We have removed radio-collars from the research bears.
This was not a decision we came to easily. The DNR restrictions during the last two years—coupled with the loss of key research bears—have severely limited our ability to collect scientific data. The restrictions came when a combination of new technology and long data histories on key bears were providing data never before possible. Through den cams, GPS technology, videos, and daily updates, we enabled the public and professionals to learn along with us. There was much more to learn.
Because the key bears were irreplaceable in our lifetimes, we asked DNR Commissioner Tom Landwehr in early 2011 for protection of radio-collared bears. As the legal permit appeal process revealed, our request and the supporting letters we requested from Lily Fans simply angered him. We thought we were giving him support for issuing a Commissioner's Order similar to a protection order another commissioner had issued in 1990. However, his anger led to the punitive restrictions that ruined our project and a decision in early 2011 to create a case to sway the public in the DNR's favor. There was and is no public safety issue.
Legal testimony during the permit appeal process confirmed the extent to which DNR officials have been targeting study bears with their complaint data and the extent to which they were complicit in the shootings of key research bears during hunting season. Removing collars now will allow the neck hair to regrow by the end of the summer. We believe the bears are safer without collars now while we wait for a DNR decision on our permit and, if necessary, a legal appeal.
The Court ruled against us, but the Court’s conclusions were based, in part, on legal analyses that are directly inconsistent with established Minnesota law.
Given the situation, we feel we can do the most good for bears by concentrating on getting the data we have out through scientific publications, books, field courses, our websites, daily updates, etc. Changing attitudes with scientific facts is how we can help the most bears in the long run.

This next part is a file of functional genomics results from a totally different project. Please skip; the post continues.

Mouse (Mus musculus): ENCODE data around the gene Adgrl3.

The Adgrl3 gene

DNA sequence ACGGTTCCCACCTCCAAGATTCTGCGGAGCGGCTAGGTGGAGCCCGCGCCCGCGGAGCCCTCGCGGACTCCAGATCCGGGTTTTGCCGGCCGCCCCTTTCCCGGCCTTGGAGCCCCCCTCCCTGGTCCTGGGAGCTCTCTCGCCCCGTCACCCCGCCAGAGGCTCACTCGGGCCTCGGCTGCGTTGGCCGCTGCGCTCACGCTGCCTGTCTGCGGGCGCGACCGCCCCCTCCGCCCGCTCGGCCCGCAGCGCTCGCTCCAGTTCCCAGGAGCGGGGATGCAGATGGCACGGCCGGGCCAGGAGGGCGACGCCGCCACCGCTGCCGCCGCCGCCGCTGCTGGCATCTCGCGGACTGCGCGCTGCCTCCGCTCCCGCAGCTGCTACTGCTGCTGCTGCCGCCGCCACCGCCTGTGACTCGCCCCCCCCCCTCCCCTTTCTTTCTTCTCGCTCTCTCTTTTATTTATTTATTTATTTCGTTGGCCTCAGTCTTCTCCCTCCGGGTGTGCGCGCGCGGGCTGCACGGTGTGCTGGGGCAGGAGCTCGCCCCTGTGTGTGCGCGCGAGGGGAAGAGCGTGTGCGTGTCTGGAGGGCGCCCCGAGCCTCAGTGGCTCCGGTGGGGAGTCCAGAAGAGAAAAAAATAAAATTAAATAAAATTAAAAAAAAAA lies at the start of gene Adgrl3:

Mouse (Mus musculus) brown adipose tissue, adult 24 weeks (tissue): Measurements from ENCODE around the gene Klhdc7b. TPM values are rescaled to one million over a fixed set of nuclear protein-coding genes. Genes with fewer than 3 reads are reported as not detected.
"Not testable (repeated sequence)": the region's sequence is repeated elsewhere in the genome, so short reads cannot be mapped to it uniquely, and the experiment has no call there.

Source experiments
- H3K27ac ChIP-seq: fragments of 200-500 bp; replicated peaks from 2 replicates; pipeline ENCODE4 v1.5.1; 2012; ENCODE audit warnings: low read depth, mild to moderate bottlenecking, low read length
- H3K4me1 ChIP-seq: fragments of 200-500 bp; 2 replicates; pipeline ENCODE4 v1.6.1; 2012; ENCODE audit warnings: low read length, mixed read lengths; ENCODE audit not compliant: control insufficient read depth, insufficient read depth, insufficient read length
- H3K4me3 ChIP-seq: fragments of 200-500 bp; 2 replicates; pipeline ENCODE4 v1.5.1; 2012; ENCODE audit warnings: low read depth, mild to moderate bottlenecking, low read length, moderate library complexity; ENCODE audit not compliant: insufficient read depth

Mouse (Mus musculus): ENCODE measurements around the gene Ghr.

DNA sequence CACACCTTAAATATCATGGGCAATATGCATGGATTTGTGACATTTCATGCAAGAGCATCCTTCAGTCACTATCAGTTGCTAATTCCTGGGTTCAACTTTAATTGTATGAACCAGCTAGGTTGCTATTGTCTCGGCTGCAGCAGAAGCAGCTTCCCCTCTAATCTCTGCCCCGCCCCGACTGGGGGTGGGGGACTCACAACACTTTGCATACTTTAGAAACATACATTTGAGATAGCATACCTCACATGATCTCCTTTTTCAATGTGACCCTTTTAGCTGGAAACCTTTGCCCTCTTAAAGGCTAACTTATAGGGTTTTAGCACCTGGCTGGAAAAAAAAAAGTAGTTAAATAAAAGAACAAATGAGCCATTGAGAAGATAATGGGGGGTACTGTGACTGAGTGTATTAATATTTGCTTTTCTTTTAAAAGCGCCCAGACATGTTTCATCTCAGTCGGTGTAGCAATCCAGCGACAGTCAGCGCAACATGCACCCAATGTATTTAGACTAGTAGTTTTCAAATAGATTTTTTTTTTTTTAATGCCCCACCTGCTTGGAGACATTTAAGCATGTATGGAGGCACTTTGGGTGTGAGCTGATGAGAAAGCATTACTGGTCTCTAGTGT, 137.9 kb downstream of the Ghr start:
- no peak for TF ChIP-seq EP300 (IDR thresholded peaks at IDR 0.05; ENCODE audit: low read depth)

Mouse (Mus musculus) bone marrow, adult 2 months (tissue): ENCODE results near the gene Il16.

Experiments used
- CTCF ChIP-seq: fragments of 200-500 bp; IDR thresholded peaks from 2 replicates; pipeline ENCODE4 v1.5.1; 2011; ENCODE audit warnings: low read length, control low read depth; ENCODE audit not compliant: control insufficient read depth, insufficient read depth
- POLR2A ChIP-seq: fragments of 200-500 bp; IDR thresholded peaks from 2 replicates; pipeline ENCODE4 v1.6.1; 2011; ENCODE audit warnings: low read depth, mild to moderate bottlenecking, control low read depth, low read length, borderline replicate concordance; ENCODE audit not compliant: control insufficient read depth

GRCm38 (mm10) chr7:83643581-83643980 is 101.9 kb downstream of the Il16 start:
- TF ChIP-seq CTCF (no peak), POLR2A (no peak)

Removing Lily’s collar was the hardest emotionally. With Lily sitting among us, we (Mike Johnson, Lorie Kennedy, Jim Stroner, and us) took pictures and shared memories of time spent with her. Lily ignored our pulling ticks off her, but she obviously enjoyed a long session of combing her back and sides to rid her of the underfur she’s shedding. What Lily was glad to be rid of, Lynn was glad to get as a memento. He saved the fur in a Ziploc bag. Finally, with no fanfare, Lily got up and returned to the cool, shady woods she had came to us from.
Yesterday’s marathon bear day began at 6:25 AM with an appearance by Fern, who we haven’t seen this year because she lost her radio-collar in her den. We can’t remember her ever visiting WRI before. The day ended after a 6 PM visit to Aster who had been lying down in a patch of clover and pulling herself forward on her belly as she ate.
What we do with bears in the field will depend upon the upcoming DNR decision and the results of the possible appeal. As hard as it was to remove the collars, we feel it was the best decision for these bears and all bears. Our only hope for changing attitudes of wildlife officials towards bears and bear management is to publish our findings. We plan to continue the updates.
As we change gears regarding field research, we look forward to all that we CAN do and are thankful for the strong support from family, Lily Fans, the City of Ely, Eagles Nest Community, and other friends, biologists, and supporters. We envision big things to come. On this day, though, we will enjoy the Black Bear Field Course a little more now that we are out from under the thumb of the DNR.
At the Bear Center, Holly and Lucky were chasing and playing. We can't think of anything better we could have done for Holly and the 3 older bears than to introduce them, giving Holly life and the others new excitement. We're glad to see how things are working out. Will Honey ever surprise us by inviting Holly into her den after chasing her all summer? We're waiting to see.
Our bittersweet day is being brightened by happy Lily Fans arriving for the Black Bear Field course.
Thank you for all you do.
—Lynn Rogers and Sue Mansfield, Biologists, Wildlife Research Institute and North American Bear Center